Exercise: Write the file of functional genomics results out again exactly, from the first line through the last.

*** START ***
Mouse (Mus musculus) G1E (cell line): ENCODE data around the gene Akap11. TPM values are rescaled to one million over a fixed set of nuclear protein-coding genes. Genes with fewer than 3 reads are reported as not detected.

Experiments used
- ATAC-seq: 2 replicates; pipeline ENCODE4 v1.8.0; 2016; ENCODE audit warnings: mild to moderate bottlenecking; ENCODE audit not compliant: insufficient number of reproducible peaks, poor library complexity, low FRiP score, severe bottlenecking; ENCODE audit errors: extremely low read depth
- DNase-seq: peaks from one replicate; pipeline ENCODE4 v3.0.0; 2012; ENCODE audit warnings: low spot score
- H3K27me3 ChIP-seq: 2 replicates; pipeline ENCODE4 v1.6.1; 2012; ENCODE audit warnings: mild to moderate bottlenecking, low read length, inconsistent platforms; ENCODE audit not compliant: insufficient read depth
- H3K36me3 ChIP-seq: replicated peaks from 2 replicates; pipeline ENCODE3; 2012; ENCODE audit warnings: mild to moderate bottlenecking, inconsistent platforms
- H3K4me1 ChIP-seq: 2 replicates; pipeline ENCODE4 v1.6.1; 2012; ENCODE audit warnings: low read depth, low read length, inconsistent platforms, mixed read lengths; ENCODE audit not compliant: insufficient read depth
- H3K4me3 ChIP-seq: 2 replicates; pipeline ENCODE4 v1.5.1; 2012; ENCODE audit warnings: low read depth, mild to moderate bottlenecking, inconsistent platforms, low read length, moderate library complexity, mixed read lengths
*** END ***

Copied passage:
Mouse (Mus musculus) G1E (cell line): ENCODE data around the gene Akap11. TPM values are rescaled to one million over a fixed set of nuclear protein-coding genes. Genes with fewer than 3 reads are reported as not detected.

Experiments used
- ATAC-seq: 2 replicates; pipeline ENCODE4 v1.8.0; 2016; ENCODE audit warnings: mild to moderate bottlenecking; ENCODE audit not compliant: insufficient number of reproducible peaks, poor library complexity, low FRiP score, severe bottlenecking; ENCODE audit errors: extremely low read depth
- DNase-seq: peaks from one replicate; pipeline ENCODE4 v3.0.0; 2012; ENCODE audit warnings: low spot score
- H3K27me3 ChIP-seq: 2 replicates; pipeline ENCODE4 v1.6.1; 2012; ENCODE audit warnings: mild to moderate bottlenecking, low read length, inconsistent platforms; ENCODE audit not compliant: insufficient read depth
- H3K36me3 ChIP-seq: replicated peaks from 2 replicates; pipeline ENCODE3; 2012; ENCODE audit warnings: mild to moderate bottlenecking, inconsistent platforms
- H3K4me1 ChIP-seq: 2 replicates; pipeline ENCODE4 v1.6.1; 2012; ENCODE audit warnings: low read depth, low read length, inconsistent platforms, mixed read lengths; ENCODE audit not compliant: insufficient read depth
- H3K4me3 ChIP-seq: 2 replicates; pipeline ENCODE4 v1.5.1; 2012; ENCODE audit warnings: low read depth, mild to moderate bottlenecking, inconsistent platforms, low read length, moderate library complexity, mixed read lengths